Lauds Minority Rights on Key Anniversary
August 8, 2007
|With its name
inscribed by the Chinese President Hu Jintao, the
"National Unity Treasury Tripod", was sent to the
Inner Mongolia Autonomous Region to celebrate the 60
years so-called "national unity" of the region
(photo from Inner Mongolia News)
(Reuters) - China on Wednesday lauded the 60th anniversary of
the founding of Inner Mongolia, its first self-proclaimed region
run by ethnic minorities, saying the fate of minorities and the
Han Chinese was inextricably linked.
China's Communists set up Inner
Mongolia in 1947, two years before seizing power at the end of
the Chinese civil war. It has served as a model for other
"autonomous regions" with large minority populations, like Tibet
They are meant to have a high
degree of self-government, but dissidents and rights groups say
in practice the majority Han Chinese run the show with a tight
rein, fearful of unrest in the strategic border areas these
regions mainly occupy.
People who espouse greater
political, cultural or religious freedoms, like Tibet's exiled
spiritual leader the Dalai Lama, are often harassed, jailed or
forced out of the country.
China insists there is no
discrimination -- but also that it will brook no opposition to
"The minority nationalities
cannot be separated from the Han, and the Han cannot be
separated from the minorities," Vice-Premier Hui Liangyu told
the audience at celebrations in a huge new stadium in Inner
Mongolian capital Hohhot.
Vice-President Zeng Qinghong
added that under the party's leadership Inner Mongolia's economy
"The successful experience of
Inner Mongolia's last 60 years tells us that if you want
prosperous regional development, unity and stability, you have
to uphold the leadership of the Chinese Communist Party," he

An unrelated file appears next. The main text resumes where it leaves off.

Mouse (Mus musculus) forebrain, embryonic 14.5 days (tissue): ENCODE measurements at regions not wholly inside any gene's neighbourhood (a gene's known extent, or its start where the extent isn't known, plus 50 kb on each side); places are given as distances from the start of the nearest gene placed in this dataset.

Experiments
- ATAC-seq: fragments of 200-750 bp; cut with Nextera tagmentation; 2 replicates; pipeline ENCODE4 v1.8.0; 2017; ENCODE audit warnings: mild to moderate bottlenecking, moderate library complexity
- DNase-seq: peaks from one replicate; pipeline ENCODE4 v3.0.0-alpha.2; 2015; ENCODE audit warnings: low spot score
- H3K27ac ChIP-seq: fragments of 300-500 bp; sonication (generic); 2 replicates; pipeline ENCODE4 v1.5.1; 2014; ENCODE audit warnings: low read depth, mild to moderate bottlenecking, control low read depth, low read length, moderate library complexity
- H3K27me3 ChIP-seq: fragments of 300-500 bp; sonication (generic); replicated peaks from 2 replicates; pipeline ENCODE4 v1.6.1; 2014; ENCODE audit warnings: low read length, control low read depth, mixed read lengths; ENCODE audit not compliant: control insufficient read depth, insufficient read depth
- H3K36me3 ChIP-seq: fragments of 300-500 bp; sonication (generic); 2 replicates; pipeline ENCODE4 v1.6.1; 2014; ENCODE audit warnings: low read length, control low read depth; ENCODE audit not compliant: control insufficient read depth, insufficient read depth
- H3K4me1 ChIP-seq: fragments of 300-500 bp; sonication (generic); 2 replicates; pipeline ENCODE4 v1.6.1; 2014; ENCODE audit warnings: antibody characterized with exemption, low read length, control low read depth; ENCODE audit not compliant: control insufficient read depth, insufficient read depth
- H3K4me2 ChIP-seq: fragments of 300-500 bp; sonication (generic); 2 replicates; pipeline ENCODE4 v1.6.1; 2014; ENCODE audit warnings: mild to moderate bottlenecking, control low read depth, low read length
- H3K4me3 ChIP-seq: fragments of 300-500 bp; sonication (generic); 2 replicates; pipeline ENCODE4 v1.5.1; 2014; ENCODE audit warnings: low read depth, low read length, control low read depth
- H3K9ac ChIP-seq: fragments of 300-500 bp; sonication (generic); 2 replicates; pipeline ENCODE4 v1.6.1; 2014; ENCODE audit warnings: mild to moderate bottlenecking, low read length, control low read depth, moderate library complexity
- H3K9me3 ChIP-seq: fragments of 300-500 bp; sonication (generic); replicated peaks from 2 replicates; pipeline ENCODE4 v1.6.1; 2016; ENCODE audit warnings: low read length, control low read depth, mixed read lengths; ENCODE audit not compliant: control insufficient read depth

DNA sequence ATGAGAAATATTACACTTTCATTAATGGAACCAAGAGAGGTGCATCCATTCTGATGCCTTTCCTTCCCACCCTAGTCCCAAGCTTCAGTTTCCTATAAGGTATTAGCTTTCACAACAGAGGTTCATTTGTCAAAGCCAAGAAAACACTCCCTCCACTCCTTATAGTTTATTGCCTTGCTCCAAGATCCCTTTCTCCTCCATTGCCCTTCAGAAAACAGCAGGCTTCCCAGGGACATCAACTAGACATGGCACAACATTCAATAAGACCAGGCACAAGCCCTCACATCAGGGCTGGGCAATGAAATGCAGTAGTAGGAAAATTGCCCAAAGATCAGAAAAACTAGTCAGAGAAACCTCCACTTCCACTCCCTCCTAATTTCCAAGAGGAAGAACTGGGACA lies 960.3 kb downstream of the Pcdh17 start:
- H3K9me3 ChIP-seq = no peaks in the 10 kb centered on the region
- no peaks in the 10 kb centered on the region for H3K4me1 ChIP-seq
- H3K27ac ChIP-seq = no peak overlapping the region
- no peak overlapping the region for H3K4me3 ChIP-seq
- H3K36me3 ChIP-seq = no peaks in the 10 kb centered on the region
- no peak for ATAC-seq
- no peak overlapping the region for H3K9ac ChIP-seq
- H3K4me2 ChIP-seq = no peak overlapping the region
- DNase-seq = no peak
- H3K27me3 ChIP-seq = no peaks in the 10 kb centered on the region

said, in comments carried live on television.
Decades of migration by the
dominant Han have made Chinese Mongolians a minority in their
own land, officially comprising less than 20 percent of Inner
Mongolia's almost 24 million population.
The government, also marking the
one-year countdown to the Beijing Olympics on Wednesday, says it
protects and promotes the rights and culture of the Mongolians.
"The religious beliefs and
customs of the various peoples have been totally respected,"
Zeng added, under a vast expanse of blue sky and to an audience
dressed in colorful traditional Mongolian garb.
Not everybody is celebrating,
An ethnic Mongolian, Hada, jailed
for separatist activities and considered by Amnesty
International to be a prisoner of conscience, remains behind
"For the Mongols, it is 60 years
of human tragedy, environmental destruction, social crisis and
psychological trauma," said Enghebatu Togochog, president of the
New York-based Southern Mongolian Human Rights Information
Zeng said the government would
not tolerate "splittism", or separatism.
"(We must) appropriately deal
with incidents which affect ethnic unity and social stability,
and sternly be on guard and strike hard against foreign and
domestic enemy splittist forces and sabotage," he said.
Little is known about human
rights issues in Inner Mongolia, as the Mongolians do not have
well-known overseas advocates like Tibet's Dalai Lama or Rebiya
Kadeer, the Nobel Peace Prize nominee called the "mother of the
(Additional reporting by Guo